What is the best bromine chemistry for indoor pool

What is floc, clarifier, stabilizer, cyanuric acid,
algaecide, brightener, dichlor, sodium hypo,
sodium bisulfate, ....??
tstephens3956
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Joined: Thu 13 Jun, 2013 11:16
My Pool: 18,000 gallon indoor gunite lap pool, sand filter, Whisperflow pump.
Location: Indianapolis

What is the best bromine chemistry for indoor pool

Postby tstephens3956 » Thu 13 Jun, 2013 11:36

I have and indoor lap pool, 18000 gallon, gunite, sand filter. The original installation used the combination of a Nature 2 purifier/filter plus low level chlorine sanitizer to keep down the chlorine smell in the walk out basement area. The Nature 2 filter housing failed twice and the last time I was convinced by a pool service to eliminate this element and switch to bromine since the bromine smell is lower. Since the pool stays filled and warm year round, there is a lot of evaporation and build up of solids/alkalinity. Last week the chemistry more or less crashed and I could not keep the pH down in the normal range and the water would not stay clear. I decided yesterday to drain and refill so I could start from scratch. I am using DCDMH pellets in a floating brominator to brominate. My question is what is the best way to get this 18000 gallons of fresh water built to a good total bromine level? Should I add sodium bromide? What is the best way to shock the pool? I prefer to use as limited chemicals as possible and chemicals that do not add significant alkalinity/solids because of the evaporation problem. I adjust pH down with muratic acid. What is your advice?


chem geek
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What is the best bromine chemistry for indoor pool

Postby chem geek » Fri 14 Jun, 2013 01:24

Yes, you could add sodium bromide to create a bromide bank though eventually the use of bromine tabs will build that up over time as the bromine is used. By the way, the smell from chlorine may have been because you didn't have any Cyanuric Acid (CYA) in the water, unless you were using stabilized chlorine. As for shocking, chlorine bleach (unscented, plain) is the easiest to use for that purpose. It will convert the bromide to bromine and the chlorine will convert to chloride salt. So your pool remains a bromine pool.
tstephens3956
Pool Newbie
Pool Newbie
Posts: 8
Joined: Thu 13 Jun, 2013 11:16
My Pool: 18,000 gallon indoor gunite lap pool, sand filter, Whisperflow pump.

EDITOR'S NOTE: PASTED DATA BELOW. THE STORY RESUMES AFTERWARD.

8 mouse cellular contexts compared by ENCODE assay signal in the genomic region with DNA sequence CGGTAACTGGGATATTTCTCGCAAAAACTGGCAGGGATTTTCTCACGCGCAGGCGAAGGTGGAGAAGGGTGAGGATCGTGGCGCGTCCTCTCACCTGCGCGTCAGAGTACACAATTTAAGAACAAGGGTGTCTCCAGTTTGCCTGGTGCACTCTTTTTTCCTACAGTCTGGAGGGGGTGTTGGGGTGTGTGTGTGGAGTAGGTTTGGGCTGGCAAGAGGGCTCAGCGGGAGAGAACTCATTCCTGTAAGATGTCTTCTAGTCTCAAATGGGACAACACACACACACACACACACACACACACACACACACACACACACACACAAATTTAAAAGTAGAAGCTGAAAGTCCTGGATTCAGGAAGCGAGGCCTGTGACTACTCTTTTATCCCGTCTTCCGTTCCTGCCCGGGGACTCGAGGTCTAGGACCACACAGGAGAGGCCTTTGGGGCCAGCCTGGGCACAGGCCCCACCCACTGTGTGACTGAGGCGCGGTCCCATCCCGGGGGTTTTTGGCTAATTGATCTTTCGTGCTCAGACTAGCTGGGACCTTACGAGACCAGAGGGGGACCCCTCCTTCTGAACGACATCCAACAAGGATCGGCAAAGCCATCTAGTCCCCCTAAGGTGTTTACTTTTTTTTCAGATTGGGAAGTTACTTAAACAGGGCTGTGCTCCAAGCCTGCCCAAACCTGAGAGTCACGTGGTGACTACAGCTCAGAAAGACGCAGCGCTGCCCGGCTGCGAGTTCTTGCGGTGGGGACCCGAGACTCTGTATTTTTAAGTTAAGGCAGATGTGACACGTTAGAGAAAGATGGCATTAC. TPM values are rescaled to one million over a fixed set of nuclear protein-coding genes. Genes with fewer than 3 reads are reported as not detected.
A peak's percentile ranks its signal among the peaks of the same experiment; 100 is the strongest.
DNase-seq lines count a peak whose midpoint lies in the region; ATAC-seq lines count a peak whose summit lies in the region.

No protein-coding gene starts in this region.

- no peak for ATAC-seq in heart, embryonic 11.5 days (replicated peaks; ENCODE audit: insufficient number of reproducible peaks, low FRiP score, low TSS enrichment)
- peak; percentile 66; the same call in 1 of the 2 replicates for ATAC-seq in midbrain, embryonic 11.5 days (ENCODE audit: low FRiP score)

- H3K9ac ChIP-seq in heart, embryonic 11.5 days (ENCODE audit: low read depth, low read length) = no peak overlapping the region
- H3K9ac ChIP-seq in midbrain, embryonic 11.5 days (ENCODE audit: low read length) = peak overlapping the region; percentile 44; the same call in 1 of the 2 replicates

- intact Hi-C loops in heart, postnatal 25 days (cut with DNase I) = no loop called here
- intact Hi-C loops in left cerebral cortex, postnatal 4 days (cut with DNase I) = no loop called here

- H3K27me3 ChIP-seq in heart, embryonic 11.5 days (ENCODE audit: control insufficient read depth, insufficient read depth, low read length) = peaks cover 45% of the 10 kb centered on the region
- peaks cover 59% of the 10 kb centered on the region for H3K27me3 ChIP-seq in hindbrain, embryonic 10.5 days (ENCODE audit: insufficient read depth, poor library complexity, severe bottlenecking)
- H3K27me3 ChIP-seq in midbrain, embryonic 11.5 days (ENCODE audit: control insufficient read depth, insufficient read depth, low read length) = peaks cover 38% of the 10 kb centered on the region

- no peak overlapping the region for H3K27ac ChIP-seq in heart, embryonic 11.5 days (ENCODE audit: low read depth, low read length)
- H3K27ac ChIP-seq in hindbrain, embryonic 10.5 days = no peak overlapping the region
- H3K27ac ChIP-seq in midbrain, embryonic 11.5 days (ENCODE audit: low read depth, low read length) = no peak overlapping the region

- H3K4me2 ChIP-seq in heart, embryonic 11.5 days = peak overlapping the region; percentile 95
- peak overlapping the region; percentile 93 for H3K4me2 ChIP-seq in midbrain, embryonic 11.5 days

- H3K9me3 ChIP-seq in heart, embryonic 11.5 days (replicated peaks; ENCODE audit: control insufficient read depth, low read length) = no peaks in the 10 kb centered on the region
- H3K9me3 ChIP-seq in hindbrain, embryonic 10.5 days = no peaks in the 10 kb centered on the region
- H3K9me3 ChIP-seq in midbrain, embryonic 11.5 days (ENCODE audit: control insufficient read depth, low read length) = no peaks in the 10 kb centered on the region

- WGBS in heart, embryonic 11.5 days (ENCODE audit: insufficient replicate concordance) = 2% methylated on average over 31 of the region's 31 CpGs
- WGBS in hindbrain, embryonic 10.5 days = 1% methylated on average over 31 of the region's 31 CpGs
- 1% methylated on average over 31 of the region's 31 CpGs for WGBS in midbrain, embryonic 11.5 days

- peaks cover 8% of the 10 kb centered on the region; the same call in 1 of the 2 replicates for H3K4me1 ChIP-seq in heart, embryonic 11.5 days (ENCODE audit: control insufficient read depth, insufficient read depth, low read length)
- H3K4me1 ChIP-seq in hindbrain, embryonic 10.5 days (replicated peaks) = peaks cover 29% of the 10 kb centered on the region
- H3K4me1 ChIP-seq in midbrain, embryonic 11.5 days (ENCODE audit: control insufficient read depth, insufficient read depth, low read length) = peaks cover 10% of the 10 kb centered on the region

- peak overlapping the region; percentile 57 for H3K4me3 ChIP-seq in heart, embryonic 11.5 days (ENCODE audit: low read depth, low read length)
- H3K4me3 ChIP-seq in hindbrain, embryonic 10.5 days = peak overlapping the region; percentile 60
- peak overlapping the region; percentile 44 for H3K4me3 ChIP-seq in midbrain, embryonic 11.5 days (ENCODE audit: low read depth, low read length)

Location: Indianapolis

What is the best bromine chemistry for indoor pool

Postby tstephens3956 » Mon 17 Jun, 2013 18:25

Thanks Chem Geek for your reply. I also asked this question in other forums and got different answers. Local pool supply shops suggested to not use a chlorine based shock because of the generation of unwanted chemistry in a bromine pool (don't remember now what that was supposed to be). In any case, I went with a non-chlorine shocker. I understand that with the DCDMH that shocking is not as necessary but I did use shocker with all the fresh water. In any case, the bromine testing seems to be good. The stabilizer, cyanuric acid, I understand to be required for chlorine in outside pools to protect from breakdown due to UV light. In any case, my understanding was that mono-chloroamine was the cause of chlorine smell. My pool is indoor and is directly attached to the basement floor in a walkout configuration. Still there was some cyanuric acid in the pool even though it should not be required. In any case, this configuration is very sensitive to the chemical smell. I have now moved on to a different issue, replacing the sand in my filter since the clarity is not very good right now. I am weighing the options of putting sand in the filter again versus zeolite or ground glass. I get really mixed messages on the zeolite and the locals recommend against it. There is less objective information on glass but it does appear to last longer while being more expensive. I have found one objective article on the topic published by the CWC claiming that water clarity is better with glass while requiring less material. I will start a new post on this to get some feedback but here is a link to that study: http://www.cwc.org/glass/gl981rpt.pdf

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